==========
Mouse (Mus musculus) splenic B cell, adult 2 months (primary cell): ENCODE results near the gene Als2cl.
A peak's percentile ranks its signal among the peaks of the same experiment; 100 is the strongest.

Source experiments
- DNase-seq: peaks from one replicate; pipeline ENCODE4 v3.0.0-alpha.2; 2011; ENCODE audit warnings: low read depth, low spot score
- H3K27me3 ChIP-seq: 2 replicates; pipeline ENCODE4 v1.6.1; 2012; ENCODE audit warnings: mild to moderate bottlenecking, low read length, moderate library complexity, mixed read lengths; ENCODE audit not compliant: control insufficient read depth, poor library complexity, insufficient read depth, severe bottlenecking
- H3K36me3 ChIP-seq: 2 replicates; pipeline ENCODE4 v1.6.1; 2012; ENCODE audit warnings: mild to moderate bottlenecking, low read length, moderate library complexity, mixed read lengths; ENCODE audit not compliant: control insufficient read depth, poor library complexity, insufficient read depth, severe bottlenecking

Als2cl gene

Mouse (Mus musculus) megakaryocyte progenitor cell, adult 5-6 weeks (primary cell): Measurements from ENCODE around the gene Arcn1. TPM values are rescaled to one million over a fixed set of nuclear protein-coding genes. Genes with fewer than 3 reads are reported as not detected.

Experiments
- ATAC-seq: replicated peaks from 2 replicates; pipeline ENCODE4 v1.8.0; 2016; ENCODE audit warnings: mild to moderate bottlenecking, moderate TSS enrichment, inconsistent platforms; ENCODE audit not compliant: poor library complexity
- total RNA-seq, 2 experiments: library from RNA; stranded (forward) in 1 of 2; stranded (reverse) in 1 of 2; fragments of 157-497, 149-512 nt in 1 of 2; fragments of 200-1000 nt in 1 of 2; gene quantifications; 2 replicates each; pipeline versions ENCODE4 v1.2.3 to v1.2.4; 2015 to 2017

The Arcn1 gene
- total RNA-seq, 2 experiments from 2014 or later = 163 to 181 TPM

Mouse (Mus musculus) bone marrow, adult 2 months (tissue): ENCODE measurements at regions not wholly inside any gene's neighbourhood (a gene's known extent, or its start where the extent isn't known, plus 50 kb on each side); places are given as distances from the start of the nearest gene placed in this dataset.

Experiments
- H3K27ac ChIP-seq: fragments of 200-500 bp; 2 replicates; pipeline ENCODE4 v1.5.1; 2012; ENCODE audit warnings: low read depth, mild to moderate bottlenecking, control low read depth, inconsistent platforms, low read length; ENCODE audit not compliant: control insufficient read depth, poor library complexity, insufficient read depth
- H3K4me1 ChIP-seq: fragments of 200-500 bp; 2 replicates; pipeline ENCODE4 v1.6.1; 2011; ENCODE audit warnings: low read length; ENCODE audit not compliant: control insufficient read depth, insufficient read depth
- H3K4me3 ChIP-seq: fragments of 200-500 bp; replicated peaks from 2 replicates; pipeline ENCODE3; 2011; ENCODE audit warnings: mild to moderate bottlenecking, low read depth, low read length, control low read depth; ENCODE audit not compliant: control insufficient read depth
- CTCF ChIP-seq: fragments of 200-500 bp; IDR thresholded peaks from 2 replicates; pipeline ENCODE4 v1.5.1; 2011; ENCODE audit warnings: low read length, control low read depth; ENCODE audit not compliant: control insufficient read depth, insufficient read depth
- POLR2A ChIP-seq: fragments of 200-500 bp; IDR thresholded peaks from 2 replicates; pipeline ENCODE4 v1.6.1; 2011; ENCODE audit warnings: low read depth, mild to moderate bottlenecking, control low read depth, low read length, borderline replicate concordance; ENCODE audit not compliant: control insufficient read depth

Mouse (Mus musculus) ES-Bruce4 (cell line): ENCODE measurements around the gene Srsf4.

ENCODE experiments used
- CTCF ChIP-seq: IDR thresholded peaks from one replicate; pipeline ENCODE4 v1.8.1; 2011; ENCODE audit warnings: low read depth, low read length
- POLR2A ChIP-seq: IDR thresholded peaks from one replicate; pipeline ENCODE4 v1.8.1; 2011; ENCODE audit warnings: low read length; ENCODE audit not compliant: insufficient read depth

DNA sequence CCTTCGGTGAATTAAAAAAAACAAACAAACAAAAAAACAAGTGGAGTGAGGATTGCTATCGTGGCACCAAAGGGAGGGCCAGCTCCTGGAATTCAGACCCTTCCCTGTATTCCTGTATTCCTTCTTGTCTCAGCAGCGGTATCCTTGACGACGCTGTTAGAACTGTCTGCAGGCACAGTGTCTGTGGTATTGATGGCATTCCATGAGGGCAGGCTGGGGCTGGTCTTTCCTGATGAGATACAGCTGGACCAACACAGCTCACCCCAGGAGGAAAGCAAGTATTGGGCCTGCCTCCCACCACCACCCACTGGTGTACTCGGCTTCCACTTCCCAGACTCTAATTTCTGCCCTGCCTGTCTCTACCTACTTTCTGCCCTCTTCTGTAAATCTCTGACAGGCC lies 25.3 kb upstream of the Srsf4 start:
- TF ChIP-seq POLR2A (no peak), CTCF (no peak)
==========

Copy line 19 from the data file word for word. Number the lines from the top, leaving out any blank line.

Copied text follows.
- CTCF ChIP-seq: fragments of 200-500 bp; IDR thresholded peaks from 2 replicates; pipeline ENCODE4 v1.5.1; 2011; ENCODE audit warnings: low read length, control low read depth; ENCODE audit not compliant: control insufficient read depth, insufficient read depth